If we said the word ‘anchovies’ to you, what is the image that immediately springs to mind?
For most people, it will likely be a jar of strong tasting, super salty fish fillets in olive oil.
You love them (we do) or you hate them. These are the type of anchovies for pizza, for tapenade, for sauces.
But this article is not about that jar of delicate anchovy fish fillets lurking somewhere at the back of your kitchen cupboard.
This article is about fresh anchovies. Fresh Turkish Black Sea anchovies, known to those of us that love them as ‘hamsi.’
When we think of Turkish seasonal produce, it’s often images of fungi, fruits and vegetables.
But the world of seafood also has its seasonal treats.
And in Turkey, fresh anchovies from the Black Sea are most definitely a seasonal treat.
Between the months of November and February, hamsi season is upon us.
Hamsi Season – Turkish Anchovy Recipes & Street Food Indulgence
A member of the herring family, fresh anchovies are part of the fabric of society in the Black Sea area.
Hamsi season is much anticipated.
There are so many anchovy recipes from this region; from stews to simple grills to bakes.
Hamsi is even used to make bread!
As the winter temperatures drop and the number of anchovies increases, so the price drops and the stalls of the fish markets around Turkey display the piles of shimmering silver fish.
For us, we’re usually in Istanbul mid-November, right at the beginning of hamsi season.
Our first stop is always Karaköy fish market where the fresh anchovies are piled high. And where the food stalls have their vats of hot oil ready to go.
Doused in corn flour, the anchovies are plunged into the oil. And, within minutes, we have ourselves a hamsi-packed balık ekmek (fish sandwich).
Just what you need after a long bus journey from Fethiye!
I’m not going to deny that we don’t have pangs for the old Karaköy fish market. So atmospheric. And a real feature of Istanbul for us.
Commuters rushing to ferries, fishmongers sloshing buckets of ice cold water over the fish whilst shouting the current prices.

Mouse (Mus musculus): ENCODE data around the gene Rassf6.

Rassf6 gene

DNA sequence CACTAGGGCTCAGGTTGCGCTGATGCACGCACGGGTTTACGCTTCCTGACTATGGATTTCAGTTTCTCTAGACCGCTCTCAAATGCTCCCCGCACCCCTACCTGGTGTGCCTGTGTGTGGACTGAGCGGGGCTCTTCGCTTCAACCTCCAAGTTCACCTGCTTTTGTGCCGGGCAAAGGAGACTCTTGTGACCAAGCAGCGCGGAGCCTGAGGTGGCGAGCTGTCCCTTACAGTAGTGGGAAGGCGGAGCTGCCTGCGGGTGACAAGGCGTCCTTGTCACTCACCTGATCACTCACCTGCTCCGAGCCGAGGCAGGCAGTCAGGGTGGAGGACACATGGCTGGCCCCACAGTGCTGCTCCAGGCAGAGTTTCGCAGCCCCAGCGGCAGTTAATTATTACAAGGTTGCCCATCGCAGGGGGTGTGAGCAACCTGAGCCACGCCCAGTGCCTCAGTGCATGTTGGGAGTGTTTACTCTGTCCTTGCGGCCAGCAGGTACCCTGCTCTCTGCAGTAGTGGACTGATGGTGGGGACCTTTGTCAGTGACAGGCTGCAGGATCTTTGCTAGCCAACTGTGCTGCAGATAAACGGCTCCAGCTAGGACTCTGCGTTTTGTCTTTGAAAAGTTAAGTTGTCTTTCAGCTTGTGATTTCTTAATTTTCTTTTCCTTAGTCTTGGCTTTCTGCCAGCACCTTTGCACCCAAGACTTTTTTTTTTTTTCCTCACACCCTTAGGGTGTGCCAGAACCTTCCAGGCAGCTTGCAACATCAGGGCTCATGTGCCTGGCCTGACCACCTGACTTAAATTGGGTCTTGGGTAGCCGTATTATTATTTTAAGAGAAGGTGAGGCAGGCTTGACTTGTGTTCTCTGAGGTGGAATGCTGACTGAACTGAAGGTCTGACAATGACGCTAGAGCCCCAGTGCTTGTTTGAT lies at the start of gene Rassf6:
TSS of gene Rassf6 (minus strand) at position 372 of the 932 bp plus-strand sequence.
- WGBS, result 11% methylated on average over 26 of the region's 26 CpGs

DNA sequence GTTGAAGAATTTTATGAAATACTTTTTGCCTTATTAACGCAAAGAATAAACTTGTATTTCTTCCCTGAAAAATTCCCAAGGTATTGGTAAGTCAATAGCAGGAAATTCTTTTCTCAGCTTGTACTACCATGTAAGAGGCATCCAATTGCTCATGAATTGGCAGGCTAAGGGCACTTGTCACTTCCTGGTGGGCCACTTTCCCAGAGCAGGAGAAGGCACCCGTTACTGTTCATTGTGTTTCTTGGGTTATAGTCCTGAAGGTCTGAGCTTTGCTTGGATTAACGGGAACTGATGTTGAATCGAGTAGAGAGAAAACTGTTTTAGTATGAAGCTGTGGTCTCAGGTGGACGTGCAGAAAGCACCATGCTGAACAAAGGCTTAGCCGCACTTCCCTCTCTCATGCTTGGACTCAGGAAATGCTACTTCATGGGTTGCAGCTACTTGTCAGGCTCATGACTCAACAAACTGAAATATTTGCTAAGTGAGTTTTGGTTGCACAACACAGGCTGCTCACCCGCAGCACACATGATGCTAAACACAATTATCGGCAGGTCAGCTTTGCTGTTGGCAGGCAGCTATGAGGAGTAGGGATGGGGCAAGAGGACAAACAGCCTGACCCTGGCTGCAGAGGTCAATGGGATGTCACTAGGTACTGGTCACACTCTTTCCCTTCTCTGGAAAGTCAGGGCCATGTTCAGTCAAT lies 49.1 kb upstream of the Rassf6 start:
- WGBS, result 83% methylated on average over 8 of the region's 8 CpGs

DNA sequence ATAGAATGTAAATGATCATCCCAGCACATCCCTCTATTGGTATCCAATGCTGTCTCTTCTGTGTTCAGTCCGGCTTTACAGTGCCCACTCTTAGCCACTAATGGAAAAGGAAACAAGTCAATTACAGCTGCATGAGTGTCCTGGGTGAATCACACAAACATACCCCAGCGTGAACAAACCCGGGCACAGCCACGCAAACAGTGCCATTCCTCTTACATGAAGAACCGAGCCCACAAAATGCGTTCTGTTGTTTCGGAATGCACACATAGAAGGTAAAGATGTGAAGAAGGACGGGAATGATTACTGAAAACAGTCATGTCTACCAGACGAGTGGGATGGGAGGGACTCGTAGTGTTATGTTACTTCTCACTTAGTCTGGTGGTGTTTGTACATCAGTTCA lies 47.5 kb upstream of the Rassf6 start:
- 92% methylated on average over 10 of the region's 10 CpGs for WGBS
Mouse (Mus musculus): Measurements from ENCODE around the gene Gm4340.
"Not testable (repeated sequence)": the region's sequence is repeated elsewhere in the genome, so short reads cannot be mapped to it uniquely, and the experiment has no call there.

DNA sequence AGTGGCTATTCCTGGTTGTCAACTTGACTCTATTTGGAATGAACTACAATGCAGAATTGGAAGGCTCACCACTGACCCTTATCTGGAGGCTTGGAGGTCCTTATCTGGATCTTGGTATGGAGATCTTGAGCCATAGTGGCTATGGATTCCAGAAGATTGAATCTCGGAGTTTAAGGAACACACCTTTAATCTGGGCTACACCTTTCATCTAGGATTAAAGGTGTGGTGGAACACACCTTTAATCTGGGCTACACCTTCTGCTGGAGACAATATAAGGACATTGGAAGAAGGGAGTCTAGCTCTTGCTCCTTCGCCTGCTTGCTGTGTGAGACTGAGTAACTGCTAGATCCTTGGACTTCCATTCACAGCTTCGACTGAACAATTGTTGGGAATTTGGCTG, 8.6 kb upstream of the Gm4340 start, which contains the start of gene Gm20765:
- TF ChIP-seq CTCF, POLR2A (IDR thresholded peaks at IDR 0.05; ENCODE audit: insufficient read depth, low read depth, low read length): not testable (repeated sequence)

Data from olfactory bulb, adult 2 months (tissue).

Shoppers splashing through the water as it streamed along the walkway towards waiting drains.
Steam and smoke rising into the cool air giving off the unmistakable and tempting aroma of freshly cooked oily fish – your choice of griddled mackerel fillet or deep-fried hamsi.
Diners perched by the shores of the Golden Horn overlooking the magnificent Süleymaniye Mosque and the Galata Bridge.
These days, we eat our deep-fried anchovy sandwich in the more uniform covered eating area of the market.
Istanbul is constantly changing but the hamsi is no less delicious.
Turkish Anchovy Recipes
Wherever you are in Turkey, if you see hamsi for sale at the fishmongers or in the markets, it is likely to be Black Sea anchovies (Karadeniz hamsi).
Here in Fethiye, we buy our hamsi by the kilo from Fethiye fish market and, over the years, we’ve experimented with various Turkish anchovy recipes.
If we’re entertaining friends, we love to make hamsili pilav; a famous Black Sea anchovy recipe.
But, with our first purchase of fresh anchovies to kick off the season, we just have to keep things really simple and recreate what we love to eat in Istanbul.
(Fırında) Hamsi Tava Recipe – Fried Fresh Anchovies (Oven Baked)
This is a little bit of a trick so that you avoid your kitchen – and possibly your house – smelling of cooked anchovies for days on end.
Hamsi tava (fried anchovies) is arguably the most popular of Turkish anchovy recipes.
The fresh anchovies are cleaned and doused in corn flour before being fried.
This is how we love to eat them, either with a simple garnish or on bread.
Anchovies may be small. But they are very flavoursome.
And, as with any fish, they leave behind a strong aroma after cooking.